Spoken Norwegian, Swedish and Danish form a continuum of mutually intelligible dialects and sociolects. Nynorsk is the smallest of the four major standard languages within this broad speech community alongside Norwegian Bokmål, Swedish and Danish. Nynorsk standard language is nevertheless used in broadcasting, on stage, and by a few individuals. Bokmål has a much larger basis in the middle-class urban speech, especially that found in the eastern part of Southern Norway.[3] However, most Norwegians do not speak this so-called Standard Østnorsk, but Norwegian dialects. The western and other traditional Norwegian dialects are the spoken basis for Nynorsk, and many Nynorsk supporters regard them as the standard way to speak Nynorsk, even if the majority of dialect speakers use Bokmål in writing. As such, Nynorsk is not a minority language[citation needed], though it shares many of the problems that minority languages face.

Each municipality can declare one of the two languages as its official language, or it can remain "language neutral". In Norway as a total, 26% of the municipalities (114 in all) making up 12% of the population have declared Nynorsk as their official language, while 36% (158) have chosen Bokmål and 36% (157) are Neutral. However, at least 128 of the "Neutral" municipalities are in areas where Bokmål is the prevailing form and pupils are taught in Bokmål.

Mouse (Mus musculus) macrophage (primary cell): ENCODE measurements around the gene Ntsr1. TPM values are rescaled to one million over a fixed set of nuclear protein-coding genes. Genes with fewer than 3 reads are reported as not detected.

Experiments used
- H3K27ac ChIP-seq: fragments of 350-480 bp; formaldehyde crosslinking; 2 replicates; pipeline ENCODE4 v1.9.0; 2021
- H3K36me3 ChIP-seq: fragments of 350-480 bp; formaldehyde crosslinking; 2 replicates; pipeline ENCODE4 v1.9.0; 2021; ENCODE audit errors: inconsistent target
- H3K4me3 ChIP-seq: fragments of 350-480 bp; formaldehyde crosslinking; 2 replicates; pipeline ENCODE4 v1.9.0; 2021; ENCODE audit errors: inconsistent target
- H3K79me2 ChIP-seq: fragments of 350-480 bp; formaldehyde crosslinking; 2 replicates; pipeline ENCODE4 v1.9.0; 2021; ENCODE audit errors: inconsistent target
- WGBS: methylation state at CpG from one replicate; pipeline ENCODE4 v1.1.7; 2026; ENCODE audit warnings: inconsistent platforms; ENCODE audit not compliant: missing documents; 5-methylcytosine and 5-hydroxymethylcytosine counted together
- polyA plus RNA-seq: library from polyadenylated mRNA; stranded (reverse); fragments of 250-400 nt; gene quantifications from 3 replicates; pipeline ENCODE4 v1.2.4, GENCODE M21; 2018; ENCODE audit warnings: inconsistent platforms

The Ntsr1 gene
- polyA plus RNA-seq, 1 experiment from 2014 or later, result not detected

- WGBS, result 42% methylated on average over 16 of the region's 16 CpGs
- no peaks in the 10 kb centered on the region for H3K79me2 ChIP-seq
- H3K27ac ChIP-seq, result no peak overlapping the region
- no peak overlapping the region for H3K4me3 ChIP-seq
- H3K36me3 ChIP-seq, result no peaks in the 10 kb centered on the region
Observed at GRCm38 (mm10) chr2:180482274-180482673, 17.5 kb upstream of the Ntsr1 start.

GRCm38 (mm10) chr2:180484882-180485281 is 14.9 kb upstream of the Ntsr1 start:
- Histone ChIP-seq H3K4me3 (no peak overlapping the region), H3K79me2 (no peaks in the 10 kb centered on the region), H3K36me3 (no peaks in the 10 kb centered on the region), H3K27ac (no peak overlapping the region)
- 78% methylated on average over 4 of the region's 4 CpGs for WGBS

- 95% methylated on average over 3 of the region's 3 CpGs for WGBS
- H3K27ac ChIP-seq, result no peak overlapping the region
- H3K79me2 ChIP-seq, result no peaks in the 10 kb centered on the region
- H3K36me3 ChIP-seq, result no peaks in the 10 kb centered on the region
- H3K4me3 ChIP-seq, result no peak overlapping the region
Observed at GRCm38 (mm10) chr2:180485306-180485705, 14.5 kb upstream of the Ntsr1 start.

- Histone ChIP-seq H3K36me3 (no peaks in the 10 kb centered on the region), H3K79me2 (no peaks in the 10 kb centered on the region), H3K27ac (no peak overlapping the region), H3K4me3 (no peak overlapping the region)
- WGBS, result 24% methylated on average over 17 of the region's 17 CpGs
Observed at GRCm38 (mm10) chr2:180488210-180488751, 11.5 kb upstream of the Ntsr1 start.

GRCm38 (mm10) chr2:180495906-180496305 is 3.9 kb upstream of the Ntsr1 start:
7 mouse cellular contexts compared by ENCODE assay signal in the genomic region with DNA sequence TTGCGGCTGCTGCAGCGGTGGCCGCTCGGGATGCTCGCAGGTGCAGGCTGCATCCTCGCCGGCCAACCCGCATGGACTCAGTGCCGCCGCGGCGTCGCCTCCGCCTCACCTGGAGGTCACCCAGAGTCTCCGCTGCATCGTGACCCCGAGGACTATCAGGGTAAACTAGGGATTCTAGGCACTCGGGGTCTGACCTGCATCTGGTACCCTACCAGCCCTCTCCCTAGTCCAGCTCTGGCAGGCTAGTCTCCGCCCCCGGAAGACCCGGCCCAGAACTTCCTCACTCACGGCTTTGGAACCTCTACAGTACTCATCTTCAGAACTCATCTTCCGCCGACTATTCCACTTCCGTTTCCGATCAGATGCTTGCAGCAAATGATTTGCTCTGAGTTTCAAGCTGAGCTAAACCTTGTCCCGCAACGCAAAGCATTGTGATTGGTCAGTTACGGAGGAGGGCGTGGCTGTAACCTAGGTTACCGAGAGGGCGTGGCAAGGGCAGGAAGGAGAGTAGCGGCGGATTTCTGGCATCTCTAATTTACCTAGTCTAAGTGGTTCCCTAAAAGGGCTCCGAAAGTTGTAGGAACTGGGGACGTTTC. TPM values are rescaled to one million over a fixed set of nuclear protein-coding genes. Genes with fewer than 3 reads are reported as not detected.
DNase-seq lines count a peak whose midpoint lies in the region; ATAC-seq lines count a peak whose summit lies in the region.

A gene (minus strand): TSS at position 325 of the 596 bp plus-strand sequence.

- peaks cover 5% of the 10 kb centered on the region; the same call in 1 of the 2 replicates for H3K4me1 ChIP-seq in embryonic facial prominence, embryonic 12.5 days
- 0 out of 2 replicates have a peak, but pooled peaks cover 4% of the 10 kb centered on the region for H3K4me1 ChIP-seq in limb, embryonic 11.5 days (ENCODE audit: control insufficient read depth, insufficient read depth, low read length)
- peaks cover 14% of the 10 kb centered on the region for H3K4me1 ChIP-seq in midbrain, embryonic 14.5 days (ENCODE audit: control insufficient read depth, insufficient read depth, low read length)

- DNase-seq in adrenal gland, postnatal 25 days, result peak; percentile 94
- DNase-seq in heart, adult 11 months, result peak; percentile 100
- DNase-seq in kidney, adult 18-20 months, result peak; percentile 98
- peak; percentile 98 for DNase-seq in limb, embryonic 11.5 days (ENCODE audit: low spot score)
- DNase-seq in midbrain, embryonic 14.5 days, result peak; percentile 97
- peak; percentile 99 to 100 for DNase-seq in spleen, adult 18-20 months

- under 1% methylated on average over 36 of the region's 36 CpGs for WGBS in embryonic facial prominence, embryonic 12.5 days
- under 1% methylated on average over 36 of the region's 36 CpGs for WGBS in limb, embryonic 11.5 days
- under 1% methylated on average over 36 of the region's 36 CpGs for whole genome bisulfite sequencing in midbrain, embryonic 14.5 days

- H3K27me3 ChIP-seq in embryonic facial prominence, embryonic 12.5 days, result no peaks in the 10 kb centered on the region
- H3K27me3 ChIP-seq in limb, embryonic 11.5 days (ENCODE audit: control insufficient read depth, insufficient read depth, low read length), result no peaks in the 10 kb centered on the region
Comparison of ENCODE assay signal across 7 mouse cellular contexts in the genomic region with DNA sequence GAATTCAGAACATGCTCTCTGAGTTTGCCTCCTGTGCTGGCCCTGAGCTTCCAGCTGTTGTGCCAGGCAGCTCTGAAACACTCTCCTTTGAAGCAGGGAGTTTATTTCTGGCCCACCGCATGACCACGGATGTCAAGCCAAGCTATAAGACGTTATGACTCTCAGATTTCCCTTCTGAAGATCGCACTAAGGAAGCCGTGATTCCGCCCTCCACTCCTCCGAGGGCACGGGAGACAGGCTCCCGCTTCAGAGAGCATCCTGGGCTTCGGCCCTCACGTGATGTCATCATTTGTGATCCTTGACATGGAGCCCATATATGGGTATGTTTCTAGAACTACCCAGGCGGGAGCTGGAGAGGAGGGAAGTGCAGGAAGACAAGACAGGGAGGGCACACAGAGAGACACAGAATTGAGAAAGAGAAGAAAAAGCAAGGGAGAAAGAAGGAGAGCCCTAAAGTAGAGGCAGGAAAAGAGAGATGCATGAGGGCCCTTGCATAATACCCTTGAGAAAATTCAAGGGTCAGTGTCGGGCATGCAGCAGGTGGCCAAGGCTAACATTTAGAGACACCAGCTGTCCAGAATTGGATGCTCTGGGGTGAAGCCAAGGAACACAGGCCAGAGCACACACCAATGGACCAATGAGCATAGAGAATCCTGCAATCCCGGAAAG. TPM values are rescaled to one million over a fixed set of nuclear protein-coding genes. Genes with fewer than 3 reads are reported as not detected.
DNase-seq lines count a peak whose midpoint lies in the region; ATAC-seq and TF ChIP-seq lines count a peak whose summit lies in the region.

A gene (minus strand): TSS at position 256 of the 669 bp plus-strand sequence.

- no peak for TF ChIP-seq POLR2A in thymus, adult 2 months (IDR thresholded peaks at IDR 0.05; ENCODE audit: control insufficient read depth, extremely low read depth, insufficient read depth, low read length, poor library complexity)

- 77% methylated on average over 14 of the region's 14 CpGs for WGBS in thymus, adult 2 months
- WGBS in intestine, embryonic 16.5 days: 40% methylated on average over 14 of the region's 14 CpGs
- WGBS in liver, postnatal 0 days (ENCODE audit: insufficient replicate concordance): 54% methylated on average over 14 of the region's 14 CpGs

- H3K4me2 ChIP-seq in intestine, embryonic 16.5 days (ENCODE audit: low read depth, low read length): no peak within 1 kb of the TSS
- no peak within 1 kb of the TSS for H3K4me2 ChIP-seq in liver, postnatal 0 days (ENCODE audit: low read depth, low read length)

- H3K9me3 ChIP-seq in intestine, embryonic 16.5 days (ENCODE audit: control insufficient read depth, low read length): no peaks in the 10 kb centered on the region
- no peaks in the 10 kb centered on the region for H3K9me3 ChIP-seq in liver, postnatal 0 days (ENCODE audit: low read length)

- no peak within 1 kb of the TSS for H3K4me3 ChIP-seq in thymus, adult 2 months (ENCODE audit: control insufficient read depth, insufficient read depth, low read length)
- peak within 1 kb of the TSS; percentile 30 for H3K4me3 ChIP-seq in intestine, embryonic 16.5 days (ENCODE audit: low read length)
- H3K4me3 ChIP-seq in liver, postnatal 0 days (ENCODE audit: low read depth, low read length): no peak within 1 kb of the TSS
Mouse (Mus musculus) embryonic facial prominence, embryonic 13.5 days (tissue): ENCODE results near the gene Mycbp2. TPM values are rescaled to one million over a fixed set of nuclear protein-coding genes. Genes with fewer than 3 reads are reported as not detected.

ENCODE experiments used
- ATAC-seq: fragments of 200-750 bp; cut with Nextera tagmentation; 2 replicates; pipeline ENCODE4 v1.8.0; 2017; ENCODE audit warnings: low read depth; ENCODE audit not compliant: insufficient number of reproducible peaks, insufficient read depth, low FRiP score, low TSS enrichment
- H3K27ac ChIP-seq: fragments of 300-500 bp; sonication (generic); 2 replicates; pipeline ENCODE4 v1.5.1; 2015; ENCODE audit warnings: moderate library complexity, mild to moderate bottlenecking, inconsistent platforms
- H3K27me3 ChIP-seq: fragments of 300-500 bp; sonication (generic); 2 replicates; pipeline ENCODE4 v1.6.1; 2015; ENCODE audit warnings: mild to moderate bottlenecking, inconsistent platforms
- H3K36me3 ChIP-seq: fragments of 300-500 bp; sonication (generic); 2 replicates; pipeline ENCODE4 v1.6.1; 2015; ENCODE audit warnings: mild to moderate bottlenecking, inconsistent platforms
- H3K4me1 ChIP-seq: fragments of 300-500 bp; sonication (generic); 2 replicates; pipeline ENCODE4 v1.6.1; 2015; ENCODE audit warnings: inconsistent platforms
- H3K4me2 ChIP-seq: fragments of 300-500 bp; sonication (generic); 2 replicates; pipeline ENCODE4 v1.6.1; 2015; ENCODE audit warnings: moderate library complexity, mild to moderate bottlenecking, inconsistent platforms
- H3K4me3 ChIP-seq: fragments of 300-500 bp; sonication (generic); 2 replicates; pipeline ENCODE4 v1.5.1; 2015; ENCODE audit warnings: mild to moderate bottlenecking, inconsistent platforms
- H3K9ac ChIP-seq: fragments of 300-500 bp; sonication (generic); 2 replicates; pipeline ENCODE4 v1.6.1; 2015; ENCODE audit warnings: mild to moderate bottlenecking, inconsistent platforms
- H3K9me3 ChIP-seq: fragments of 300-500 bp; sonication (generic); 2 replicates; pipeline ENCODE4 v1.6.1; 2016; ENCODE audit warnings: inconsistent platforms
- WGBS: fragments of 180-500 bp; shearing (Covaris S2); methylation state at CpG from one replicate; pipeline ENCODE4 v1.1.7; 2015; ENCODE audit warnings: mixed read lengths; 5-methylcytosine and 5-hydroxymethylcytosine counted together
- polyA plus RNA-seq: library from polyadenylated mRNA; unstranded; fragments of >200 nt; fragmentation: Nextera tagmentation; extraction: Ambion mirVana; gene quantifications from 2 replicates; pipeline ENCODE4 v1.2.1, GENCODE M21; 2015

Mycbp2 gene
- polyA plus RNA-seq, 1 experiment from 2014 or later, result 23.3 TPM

The main language used in primary schools normally follows the official language of its municipality, and is decided by referendum within the local school district. The number of school districts and pupils using primarily Nynorsk has decreased since the top in the 1940s, even in Nynorsk municipalities. As of 2011, 12.8% of pupils in primary school are taught Nynorsk as their primary language.[2]